When we were hungry and my mother was
abnormally irritated, they’d slide out the top-shelf
savings jar and we’d go Out to Dinner.
This happened once or twice a year.
Small towns like ours had two restaurants:
one you could afford, the other you went to
once, with grandparents who paid.
The Central was the one we could afford,
and we always dressed up to go there.
But why would you, when you’d be greeted
by a sour, pickle-nosed, washed-out mother
of someone in your sister’s grade
who seated you with an impatient flourish
of paper placemats and expired deodorant,
lights overhead screeching into the eyes,
the carpet patterned with the vintage glamor
of dusty red and beige diamond shapes
and shriveled bits of repasts past?
Why would you, when you’re going to splash
greasy red sauce on your new blouse every time
because the only permitted entree was spaghetti –
certainly not the chicken breast or Salisbury steak,
not even linguini alfredo or penne alla puttanesca,
which I remember always “in quotes” on the menu –
the sauce greasy yet thin, noodles cooked all the way
back to the slippery pulp they’d been wrung from,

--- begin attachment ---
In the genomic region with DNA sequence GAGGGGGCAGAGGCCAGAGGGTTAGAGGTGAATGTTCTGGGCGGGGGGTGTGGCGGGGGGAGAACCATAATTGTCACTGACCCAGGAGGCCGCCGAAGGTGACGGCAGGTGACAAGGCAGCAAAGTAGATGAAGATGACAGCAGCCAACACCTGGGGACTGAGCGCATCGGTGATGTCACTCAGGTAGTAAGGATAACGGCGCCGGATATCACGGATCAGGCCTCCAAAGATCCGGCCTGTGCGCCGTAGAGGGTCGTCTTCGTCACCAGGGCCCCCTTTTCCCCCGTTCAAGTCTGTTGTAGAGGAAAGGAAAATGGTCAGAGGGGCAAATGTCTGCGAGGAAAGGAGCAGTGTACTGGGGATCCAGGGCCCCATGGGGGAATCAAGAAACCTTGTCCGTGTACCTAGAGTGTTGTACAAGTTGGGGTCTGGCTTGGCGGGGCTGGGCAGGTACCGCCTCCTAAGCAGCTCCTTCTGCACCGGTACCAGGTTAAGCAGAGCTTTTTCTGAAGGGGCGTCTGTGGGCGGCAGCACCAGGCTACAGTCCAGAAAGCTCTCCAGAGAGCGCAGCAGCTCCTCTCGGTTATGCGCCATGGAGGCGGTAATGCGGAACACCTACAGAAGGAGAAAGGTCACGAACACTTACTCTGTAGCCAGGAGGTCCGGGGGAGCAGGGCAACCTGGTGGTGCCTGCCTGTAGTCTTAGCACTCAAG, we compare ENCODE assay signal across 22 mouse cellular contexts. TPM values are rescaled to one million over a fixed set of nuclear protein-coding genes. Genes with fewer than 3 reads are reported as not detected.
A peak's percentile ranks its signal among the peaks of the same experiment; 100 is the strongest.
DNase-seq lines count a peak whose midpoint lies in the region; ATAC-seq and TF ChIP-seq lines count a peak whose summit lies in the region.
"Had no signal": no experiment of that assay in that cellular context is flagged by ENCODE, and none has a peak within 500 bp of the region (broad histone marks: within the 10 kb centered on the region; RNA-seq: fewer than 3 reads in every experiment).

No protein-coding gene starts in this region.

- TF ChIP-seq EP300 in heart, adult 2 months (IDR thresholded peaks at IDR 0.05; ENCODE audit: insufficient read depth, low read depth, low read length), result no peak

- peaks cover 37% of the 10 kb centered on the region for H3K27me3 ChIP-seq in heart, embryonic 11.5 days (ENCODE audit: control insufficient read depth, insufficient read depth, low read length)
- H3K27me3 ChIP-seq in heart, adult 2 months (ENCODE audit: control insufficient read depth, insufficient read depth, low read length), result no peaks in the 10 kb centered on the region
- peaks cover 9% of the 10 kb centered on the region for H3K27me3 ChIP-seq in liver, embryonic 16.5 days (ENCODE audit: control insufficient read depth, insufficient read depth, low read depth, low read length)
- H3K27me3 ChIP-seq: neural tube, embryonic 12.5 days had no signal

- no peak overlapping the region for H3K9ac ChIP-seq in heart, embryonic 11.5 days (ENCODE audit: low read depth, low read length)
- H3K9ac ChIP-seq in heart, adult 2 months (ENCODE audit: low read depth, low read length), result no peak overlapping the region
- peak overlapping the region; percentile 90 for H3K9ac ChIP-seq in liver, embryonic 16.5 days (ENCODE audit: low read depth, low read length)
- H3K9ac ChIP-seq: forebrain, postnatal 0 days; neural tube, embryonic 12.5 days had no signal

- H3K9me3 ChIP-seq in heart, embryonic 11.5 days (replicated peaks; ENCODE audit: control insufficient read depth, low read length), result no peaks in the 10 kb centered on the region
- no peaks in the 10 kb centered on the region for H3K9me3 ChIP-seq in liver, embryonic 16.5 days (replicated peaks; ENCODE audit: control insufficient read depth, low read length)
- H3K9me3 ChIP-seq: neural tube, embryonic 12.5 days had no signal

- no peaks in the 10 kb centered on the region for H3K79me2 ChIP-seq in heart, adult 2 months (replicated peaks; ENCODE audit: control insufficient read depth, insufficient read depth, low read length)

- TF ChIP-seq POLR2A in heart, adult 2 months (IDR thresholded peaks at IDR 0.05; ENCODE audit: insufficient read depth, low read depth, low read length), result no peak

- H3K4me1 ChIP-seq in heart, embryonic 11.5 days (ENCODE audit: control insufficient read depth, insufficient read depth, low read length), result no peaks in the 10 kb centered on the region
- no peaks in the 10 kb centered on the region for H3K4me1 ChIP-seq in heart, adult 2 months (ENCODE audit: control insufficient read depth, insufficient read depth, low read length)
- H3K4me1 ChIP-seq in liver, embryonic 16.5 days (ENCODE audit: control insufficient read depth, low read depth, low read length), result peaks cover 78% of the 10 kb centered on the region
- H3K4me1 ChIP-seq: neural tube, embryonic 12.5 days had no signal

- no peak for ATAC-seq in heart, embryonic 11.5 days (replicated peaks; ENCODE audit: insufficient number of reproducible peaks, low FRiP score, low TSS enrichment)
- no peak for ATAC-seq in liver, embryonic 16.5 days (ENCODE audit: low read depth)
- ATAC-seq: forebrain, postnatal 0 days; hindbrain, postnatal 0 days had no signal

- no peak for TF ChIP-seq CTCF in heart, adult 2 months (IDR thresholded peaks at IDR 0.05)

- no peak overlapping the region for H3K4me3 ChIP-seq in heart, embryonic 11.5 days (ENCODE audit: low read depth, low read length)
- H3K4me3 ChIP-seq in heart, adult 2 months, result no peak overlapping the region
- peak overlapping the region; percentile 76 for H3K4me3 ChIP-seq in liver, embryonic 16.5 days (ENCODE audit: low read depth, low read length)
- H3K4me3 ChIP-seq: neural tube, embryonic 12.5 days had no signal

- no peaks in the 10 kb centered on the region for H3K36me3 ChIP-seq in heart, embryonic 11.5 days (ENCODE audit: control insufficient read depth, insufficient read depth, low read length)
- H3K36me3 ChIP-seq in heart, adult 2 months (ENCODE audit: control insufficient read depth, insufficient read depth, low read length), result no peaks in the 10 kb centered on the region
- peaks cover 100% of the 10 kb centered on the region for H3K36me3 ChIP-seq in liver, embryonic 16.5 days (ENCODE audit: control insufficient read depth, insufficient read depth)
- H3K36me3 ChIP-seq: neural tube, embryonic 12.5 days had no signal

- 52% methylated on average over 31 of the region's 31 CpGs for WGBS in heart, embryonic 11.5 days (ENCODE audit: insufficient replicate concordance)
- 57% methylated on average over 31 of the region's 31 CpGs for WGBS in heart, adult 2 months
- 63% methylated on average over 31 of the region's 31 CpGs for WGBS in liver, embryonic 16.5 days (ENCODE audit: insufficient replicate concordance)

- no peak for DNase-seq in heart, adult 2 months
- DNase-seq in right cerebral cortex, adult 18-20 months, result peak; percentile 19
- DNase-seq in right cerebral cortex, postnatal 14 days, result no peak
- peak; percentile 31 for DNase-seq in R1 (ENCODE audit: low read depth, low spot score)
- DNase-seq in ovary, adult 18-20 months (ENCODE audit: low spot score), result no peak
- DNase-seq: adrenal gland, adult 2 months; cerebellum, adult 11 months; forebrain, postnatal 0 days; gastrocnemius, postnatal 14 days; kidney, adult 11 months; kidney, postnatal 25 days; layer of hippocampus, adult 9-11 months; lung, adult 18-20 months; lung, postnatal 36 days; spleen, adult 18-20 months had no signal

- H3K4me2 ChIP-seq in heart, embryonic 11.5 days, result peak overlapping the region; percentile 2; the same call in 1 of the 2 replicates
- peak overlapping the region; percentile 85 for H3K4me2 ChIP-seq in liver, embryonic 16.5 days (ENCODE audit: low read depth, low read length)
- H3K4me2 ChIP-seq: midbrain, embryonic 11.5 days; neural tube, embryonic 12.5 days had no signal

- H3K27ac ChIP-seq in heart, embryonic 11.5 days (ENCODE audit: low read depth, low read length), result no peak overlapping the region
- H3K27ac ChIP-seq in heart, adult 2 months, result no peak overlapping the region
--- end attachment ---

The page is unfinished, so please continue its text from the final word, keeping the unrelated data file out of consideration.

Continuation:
impossible to get a purchase on when twirling.
But there was lumpy grated parmesan cheese,
admittedly a kind of elegance in that, and even though
it wouldn’t come out of the shaker it was there,
you could shake it.
By the time I was old enough for a job,
they had renamed the place Argiero’s – at least
an Italian-sounding name – and I grudgingly became
the one who bore those plates to homemade faces.
I became the one who casually (illegally) tossed
the stale bread remaining in their bread baskets
into tomorrow’s meatball box, I became the one
who inexpertly plunked down before the troubled freckles
and discount dresses and last-ditch efforts at dignity
the slippery greasy untwirlable disappointments
I figured they’d damn well better start getting used to.